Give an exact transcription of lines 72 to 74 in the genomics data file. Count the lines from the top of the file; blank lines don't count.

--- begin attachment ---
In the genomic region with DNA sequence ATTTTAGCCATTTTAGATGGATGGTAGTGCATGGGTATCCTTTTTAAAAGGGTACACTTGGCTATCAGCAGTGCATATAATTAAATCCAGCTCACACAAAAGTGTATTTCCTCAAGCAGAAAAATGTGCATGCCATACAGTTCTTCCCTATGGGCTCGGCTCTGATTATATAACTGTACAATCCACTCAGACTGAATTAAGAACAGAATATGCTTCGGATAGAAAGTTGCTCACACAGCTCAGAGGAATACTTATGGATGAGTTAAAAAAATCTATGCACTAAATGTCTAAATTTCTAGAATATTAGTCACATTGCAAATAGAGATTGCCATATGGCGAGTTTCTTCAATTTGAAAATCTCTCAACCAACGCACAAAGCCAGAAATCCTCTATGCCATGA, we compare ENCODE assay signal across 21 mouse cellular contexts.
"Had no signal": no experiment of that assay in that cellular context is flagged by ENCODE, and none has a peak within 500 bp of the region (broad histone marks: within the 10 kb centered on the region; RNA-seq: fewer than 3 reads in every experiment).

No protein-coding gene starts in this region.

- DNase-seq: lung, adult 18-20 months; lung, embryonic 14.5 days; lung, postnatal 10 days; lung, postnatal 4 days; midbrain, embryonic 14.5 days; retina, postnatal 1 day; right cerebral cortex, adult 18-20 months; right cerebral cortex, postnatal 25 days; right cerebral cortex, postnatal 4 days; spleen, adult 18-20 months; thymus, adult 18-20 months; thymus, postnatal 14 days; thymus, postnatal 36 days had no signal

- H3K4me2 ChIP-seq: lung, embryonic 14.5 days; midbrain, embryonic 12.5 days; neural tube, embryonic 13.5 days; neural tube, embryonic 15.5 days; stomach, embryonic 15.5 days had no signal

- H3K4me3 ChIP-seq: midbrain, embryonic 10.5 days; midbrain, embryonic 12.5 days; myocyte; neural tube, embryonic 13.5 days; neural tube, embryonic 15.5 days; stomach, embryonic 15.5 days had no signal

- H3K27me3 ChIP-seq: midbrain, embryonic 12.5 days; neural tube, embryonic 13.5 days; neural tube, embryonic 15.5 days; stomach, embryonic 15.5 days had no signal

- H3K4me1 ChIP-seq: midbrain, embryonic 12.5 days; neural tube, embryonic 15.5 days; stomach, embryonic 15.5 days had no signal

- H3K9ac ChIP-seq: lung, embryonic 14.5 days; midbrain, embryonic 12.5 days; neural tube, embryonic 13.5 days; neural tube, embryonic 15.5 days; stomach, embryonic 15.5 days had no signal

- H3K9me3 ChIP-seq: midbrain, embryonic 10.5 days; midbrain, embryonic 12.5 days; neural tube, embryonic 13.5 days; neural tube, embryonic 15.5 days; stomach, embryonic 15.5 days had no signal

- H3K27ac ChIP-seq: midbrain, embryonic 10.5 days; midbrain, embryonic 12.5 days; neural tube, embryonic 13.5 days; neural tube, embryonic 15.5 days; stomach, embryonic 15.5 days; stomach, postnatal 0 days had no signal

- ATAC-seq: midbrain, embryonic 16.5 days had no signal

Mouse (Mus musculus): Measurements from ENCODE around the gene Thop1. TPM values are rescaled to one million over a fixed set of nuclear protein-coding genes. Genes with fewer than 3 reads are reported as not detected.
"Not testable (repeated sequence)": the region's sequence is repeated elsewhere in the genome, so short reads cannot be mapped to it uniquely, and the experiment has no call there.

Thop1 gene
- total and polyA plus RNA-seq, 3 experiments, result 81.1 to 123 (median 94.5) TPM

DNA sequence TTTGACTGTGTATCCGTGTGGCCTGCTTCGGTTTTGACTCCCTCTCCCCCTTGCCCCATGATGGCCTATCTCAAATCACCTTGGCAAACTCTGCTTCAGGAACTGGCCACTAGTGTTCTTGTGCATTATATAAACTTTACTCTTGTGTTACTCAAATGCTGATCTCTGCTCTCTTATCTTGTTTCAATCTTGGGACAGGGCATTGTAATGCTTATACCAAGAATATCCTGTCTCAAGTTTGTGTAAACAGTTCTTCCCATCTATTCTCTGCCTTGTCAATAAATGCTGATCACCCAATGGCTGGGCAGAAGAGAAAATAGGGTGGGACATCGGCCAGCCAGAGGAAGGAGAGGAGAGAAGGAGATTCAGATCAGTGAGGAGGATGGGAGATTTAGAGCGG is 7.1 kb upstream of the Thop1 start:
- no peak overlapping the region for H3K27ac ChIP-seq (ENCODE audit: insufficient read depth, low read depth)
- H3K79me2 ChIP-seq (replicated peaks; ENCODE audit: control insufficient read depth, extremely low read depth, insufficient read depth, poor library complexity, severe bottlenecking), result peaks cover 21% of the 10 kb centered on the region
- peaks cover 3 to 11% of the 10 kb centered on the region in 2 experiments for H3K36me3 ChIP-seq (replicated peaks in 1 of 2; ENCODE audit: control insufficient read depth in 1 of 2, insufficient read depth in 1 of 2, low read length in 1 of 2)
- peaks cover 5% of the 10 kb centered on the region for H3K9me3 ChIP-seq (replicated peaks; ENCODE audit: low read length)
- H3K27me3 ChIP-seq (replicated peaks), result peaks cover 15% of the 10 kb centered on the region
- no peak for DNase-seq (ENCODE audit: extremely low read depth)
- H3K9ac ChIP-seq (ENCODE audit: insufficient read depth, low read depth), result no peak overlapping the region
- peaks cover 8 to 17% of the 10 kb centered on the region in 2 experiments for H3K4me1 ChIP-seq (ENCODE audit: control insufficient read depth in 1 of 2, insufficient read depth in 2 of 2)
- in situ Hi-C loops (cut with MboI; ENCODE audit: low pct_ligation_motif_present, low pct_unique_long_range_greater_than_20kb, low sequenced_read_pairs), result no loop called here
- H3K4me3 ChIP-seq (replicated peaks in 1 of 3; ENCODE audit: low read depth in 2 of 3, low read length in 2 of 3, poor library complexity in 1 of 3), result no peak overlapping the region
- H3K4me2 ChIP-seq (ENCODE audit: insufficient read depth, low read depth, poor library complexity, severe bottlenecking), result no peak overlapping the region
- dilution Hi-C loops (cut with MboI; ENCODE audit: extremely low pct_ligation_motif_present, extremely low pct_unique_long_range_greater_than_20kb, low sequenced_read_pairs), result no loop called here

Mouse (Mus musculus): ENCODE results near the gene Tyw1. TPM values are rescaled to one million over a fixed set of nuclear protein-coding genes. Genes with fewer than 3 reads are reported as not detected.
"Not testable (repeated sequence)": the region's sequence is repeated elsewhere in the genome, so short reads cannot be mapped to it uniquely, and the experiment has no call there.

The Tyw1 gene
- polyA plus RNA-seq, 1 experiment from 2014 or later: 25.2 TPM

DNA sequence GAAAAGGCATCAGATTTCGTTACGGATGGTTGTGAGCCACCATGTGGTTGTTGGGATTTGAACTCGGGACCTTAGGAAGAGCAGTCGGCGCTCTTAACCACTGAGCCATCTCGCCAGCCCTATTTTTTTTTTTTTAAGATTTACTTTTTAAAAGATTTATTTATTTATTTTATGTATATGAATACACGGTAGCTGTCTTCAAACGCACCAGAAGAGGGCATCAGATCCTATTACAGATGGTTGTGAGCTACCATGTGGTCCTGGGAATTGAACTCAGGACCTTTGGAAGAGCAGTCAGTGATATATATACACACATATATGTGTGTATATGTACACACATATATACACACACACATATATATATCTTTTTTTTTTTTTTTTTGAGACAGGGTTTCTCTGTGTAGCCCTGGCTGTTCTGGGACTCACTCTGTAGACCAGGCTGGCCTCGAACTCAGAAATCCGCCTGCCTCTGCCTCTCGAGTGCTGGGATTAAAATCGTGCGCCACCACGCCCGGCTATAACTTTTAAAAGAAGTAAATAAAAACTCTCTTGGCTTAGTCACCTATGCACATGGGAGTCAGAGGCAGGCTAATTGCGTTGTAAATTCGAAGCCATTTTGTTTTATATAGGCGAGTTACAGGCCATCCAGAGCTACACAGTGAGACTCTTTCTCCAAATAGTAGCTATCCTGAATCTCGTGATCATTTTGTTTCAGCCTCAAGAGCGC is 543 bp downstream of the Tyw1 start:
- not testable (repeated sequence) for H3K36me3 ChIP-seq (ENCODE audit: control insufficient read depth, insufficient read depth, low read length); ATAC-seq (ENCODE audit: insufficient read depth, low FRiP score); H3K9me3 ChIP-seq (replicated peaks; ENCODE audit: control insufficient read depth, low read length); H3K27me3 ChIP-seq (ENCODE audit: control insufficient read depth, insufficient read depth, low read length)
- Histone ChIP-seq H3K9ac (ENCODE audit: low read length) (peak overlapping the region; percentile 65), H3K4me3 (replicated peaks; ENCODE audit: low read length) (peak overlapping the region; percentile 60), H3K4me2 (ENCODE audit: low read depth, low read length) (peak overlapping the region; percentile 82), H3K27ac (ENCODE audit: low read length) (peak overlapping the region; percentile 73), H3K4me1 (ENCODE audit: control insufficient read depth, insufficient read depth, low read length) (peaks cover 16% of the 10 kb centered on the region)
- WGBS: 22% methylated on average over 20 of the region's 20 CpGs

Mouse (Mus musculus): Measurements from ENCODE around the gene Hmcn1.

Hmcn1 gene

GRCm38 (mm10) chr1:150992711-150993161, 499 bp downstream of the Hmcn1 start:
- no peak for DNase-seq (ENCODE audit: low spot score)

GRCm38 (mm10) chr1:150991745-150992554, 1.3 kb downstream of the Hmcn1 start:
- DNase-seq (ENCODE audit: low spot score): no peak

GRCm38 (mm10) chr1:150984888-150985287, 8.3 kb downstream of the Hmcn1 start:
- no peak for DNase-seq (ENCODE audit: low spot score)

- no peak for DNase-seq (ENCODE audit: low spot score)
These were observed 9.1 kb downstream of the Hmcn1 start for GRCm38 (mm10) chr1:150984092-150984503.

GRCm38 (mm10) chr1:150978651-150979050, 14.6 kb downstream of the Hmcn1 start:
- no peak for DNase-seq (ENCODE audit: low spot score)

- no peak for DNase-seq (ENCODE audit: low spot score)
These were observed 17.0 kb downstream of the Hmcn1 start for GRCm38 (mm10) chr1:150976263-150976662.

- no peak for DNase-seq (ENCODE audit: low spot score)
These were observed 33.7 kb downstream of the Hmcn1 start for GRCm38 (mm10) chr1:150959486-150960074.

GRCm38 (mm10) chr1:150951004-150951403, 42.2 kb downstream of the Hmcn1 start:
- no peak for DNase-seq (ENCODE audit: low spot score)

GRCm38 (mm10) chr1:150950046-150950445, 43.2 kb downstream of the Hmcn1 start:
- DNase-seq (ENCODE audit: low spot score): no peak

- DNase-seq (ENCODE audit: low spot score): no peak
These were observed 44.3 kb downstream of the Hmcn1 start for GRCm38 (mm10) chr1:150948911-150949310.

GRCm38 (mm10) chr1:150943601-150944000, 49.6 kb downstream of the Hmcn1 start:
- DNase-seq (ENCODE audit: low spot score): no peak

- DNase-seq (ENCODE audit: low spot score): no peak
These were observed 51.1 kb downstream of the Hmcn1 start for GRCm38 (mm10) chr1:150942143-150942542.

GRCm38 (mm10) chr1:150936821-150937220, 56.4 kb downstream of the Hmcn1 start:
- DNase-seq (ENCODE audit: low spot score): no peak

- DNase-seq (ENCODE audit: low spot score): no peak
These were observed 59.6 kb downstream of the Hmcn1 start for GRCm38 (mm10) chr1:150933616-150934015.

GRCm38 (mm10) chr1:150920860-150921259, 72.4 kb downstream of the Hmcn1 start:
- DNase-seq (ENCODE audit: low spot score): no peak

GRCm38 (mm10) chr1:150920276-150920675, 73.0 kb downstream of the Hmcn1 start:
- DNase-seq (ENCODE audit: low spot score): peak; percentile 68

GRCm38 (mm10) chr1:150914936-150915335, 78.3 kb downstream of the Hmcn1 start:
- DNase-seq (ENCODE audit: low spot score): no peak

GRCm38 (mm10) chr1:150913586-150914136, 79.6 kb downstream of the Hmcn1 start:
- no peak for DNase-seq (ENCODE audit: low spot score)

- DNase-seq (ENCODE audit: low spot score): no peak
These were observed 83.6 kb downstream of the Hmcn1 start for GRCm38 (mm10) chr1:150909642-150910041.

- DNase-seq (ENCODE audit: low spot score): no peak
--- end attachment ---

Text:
GRCm38 (mm10) chr1:150914936-150915335, 78.3 kb downstream of the Hmcn1 start:
- DNase-seq (ENCODE audit: low spot score): no peak

GRCm38 (mm10) chr1:150913586-150914136, 79.6 kb downstream of the Hmcn1 start: